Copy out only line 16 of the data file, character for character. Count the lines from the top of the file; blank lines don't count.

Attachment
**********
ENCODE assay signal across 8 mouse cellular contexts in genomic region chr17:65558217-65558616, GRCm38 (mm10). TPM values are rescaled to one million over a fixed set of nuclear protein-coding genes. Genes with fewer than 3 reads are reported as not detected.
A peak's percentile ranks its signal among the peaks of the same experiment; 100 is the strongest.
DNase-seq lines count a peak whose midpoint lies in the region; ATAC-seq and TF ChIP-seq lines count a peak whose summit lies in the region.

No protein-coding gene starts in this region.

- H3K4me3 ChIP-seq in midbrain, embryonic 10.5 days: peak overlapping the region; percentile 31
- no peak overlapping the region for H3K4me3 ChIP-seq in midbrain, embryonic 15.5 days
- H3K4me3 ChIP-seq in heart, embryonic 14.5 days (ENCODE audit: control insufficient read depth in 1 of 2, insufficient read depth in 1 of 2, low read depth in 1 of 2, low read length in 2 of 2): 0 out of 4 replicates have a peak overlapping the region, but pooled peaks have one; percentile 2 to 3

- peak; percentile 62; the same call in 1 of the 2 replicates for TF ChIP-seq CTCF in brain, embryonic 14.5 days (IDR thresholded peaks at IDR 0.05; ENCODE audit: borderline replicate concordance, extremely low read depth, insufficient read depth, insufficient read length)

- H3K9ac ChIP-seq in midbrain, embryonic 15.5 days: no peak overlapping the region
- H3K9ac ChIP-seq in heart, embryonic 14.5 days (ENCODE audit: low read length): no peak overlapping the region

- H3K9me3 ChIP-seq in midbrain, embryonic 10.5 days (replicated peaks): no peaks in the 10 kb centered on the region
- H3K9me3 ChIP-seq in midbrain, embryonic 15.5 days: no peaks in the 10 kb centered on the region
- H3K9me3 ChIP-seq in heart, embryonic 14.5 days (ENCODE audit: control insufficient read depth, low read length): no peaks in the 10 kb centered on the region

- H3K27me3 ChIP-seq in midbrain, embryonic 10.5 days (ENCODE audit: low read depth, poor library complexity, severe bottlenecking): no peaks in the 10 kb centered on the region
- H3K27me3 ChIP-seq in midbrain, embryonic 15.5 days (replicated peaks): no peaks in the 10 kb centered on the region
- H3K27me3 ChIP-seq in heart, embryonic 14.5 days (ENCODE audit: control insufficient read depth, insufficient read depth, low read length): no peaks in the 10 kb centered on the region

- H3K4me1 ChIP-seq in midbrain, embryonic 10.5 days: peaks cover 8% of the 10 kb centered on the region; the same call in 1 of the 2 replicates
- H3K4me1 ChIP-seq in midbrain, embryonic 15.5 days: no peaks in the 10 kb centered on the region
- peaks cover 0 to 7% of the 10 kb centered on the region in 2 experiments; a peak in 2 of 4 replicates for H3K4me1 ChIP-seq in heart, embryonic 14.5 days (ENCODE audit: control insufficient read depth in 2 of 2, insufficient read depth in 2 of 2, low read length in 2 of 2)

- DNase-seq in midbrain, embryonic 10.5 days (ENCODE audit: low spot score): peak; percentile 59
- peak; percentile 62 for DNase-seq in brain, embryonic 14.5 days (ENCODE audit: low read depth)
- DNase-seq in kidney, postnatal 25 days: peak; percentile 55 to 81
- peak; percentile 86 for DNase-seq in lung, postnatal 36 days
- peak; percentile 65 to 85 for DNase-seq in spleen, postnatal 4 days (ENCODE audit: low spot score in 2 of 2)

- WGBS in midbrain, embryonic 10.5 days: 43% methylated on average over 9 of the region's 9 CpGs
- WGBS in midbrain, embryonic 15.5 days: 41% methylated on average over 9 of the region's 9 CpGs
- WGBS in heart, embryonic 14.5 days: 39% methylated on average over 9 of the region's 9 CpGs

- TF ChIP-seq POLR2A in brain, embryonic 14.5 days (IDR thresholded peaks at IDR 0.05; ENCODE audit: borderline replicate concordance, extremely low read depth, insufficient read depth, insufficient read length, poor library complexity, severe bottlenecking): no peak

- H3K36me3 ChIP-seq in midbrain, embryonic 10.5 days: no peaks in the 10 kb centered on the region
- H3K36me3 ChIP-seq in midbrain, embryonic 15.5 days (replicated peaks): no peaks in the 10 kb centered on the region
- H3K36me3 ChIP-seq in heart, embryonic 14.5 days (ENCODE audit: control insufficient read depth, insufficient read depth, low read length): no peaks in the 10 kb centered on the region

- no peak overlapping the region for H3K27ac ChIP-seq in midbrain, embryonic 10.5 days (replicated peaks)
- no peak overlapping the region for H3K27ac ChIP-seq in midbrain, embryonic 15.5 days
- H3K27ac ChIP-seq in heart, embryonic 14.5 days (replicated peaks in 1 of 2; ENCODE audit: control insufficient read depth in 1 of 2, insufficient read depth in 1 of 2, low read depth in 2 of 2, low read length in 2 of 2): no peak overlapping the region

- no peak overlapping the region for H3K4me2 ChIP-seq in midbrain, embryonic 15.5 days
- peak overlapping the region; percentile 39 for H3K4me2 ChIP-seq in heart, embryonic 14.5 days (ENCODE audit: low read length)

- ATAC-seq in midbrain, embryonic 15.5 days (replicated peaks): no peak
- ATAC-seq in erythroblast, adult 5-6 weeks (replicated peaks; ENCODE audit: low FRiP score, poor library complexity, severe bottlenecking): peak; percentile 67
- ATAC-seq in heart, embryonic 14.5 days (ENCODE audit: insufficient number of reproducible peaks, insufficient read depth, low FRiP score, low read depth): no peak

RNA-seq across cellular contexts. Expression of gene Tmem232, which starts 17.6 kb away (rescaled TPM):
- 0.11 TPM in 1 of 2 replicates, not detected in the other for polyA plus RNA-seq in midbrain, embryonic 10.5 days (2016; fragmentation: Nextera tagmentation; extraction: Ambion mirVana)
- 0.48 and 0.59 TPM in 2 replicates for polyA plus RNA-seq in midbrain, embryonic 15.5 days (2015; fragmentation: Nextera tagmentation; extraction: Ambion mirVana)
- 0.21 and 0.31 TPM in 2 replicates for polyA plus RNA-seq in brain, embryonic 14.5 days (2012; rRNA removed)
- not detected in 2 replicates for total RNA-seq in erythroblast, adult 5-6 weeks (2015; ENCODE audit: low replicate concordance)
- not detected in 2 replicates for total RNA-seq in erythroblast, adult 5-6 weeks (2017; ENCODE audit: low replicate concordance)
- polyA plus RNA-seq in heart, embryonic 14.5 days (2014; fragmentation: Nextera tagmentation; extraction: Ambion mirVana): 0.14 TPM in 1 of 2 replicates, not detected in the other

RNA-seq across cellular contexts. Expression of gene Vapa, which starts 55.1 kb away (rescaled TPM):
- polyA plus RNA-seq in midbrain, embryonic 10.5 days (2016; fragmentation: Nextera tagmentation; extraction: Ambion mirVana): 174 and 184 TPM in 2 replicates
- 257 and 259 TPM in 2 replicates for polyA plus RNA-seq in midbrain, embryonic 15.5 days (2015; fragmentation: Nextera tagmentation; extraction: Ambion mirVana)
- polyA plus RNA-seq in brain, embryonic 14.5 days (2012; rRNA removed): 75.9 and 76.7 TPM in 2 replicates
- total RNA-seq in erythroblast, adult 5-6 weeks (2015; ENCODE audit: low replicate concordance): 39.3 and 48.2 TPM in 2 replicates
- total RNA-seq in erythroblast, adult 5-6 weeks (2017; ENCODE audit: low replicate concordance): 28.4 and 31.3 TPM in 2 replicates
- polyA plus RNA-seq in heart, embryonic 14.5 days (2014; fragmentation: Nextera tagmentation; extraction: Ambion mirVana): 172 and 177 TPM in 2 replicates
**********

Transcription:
- H3K27me3 ChIP-seq in heart, embryonic 14.5 days (ENCODE audit: control insufficient read depth, insufficient read depth, low read length): no peaks in the 10 kb centered on the region